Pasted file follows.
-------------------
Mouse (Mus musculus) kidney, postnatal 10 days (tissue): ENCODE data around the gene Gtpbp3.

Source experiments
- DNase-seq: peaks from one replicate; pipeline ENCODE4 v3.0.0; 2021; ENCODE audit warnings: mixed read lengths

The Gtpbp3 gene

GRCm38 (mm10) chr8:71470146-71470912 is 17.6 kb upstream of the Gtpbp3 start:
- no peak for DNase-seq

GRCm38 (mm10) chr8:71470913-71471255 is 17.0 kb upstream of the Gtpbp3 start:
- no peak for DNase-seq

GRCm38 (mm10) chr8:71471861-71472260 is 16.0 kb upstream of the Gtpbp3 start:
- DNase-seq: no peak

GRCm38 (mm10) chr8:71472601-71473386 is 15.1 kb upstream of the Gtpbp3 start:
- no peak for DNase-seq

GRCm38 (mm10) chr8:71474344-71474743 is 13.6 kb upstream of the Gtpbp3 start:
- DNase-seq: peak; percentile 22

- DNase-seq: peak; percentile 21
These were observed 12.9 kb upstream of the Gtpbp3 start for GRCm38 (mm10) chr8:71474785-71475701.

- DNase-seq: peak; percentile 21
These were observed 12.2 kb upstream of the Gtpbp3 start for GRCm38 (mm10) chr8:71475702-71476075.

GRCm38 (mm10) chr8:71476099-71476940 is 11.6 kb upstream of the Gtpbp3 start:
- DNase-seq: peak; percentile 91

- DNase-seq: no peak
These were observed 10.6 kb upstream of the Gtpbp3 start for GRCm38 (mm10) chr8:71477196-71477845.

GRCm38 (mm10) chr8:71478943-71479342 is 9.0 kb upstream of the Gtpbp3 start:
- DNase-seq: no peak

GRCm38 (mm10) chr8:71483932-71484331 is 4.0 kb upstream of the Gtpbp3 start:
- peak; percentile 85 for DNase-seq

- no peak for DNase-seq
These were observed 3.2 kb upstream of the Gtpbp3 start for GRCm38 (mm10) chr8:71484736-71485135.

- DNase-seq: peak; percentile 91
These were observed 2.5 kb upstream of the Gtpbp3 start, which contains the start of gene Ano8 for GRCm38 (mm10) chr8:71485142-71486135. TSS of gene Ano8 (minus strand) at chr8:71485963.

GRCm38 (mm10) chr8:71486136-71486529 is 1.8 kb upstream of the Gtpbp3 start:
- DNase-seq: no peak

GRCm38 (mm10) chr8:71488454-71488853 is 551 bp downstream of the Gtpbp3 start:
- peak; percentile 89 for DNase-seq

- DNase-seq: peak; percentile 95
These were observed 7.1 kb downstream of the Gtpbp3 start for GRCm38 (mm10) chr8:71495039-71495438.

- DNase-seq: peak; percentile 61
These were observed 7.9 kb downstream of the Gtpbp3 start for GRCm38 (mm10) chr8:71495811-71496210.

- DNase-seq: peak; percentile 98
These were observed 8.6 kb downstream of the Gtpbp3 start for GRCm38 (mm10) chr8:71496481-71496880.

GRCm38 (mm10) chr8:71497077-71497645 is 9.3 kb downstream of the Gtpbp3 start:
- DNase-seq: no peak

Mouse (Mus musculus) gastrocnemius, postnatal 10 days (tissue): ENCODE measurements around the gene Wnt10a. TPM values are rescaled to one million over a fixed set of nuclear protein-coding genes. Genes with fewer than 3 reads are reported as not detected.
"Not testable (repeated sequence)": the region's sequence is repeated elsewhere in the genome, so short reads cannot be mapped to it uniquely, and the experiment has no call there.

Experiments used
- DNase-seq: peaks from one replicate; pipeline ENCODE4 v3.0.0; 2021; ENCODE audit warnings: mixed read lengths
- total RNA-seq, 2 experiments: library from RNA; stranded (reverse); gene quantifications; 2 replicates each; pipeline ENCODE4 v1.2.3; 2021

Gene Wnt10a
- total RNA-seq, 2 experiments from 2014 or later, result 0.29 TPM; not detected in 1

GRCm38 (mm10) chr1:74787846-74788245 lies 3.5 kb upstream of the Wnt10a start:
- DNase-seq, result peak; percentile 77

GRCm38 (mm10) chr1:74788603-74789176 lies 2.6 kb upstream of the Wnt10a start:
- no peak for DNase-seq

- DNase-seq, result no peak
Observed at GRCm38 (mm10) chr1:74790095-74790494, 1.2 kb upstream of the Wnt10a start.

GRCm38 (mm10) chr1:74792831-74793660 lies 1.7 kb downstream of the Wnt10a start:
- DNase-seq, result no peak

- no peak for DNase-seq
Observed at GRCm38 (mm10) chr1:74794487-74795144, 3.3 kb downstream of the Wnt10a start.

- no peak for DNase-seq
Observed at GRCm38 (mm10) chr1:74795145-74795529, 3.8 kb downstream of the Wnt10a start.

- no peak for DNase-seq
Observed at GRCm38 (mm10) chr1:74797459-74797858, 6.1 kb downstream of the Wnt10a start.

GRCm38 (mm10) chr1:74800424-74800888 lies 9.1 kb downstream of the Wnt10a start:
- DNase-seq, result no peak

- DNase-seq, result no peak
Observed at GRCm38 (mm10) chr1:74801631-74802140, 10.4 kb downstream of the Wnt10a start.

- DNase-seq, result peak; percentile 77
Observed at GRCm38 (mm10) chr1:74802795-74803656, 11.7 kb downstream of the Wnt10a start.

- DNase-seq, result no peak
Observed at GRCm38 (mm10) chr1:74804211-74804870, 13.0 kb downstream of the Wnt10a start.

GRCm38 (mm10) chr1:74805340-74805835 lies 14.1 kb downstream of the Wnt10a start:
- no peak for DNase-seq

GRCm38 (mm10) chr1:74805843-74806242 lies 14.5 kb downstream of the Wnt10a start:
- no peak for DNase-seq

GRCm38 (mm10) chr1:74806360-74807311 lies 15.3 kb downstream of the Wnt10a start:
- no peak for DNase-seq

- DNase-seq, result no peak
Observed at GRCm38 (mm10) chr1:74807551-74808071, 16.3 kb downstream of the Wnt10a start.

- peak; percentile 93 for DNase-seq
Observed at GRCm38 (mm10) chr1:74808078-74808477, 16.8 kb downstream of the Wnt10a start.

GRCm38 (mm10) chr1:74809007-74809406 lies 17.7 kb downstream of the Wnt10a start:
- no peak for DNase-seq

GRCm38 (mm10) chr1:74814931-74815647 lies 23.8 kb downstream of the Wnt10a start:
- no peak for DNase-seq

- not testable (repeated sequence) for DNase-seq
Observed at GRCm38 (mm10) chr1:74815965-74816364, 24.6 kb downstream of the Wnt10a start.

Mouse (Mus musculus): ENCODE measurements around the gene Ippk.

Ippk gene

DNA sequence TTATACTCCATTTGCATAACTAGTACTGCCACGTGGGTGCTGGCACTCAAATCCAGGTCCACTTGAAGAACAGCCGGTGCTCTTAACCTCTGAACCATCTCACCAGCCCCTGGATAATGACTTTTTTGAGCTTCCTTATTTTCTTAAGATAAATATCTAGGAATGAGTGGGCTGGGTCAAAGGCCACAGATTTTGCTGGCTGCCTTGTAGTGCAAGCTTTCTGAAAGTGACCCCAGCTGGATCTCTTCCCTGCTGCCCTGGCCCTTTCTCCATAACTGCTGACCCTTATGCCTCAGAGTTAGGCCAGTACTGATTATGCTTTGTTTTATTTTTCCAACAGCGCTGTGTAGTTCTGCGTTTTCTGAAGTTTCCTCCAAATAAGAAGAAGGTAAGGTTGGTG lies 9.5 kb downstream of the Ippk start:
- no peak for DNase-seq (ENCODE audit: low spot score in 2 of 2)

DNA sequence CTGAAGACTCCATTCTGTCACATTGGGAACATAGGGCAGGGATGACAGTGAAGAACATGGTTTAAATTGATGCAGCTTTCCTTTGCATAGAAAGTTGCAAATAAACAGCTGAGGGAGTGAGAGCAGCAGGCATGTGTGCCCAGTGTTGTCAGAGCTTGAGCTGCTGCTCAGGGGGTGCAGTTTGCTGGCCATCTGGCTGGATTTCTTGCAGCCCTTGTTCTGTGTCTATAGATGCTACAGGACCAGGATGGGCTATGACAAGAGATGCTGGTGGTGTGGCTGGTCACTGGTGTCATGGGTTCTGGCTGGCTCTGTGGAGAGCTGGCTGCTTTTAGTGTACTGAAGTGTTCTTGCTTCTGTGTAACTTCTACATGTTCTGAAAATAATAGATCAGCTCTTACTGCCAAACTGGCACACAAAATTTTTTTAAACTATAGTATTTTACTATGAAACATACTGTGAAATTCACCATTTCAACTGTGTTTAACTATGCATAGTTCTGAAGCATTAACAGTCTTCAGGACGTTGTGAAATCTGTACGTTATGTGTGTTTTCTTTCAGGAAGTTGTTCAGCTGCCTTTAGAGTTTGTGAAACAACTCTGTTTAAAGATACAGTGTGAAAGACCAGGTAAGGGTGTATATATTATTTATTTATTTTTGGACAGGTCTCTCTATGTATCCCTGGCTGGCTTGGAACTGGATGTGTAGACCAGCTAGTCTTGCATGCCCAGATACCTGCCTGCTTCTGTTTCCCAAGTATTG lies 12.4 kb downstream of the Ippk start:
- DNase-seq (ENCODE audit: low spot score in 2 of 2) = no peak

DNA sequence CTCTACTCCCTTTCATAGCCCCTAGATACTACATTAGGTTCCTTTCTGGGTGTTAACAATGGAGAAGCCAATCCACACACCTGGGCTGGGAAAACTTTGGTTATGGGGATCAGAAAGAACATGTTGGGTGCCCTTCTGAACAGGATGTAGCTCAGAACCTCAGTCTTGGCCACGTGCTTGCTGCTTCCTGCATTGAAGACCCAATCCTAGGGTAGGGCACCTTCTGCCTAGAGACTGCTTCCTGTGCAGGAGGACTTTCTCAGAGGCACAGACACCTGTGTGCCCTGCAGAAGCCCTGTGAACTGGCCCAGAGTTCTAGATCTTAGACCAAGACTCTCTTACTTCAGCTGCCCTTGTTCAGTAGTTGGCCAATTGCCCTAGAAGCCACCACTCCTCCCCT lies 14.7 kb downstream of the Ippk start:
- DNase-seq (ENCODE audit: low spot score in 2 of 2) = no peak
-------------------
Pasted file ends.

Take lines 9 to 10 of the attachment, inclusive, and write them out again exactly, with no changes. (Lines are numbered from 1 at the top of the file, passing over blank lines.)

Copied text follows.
GRCm38 (mm10) chr8:71471861-71472260 is 16.0 kb upstream of the Gtpbp3 start:
- DNase-seq: no peak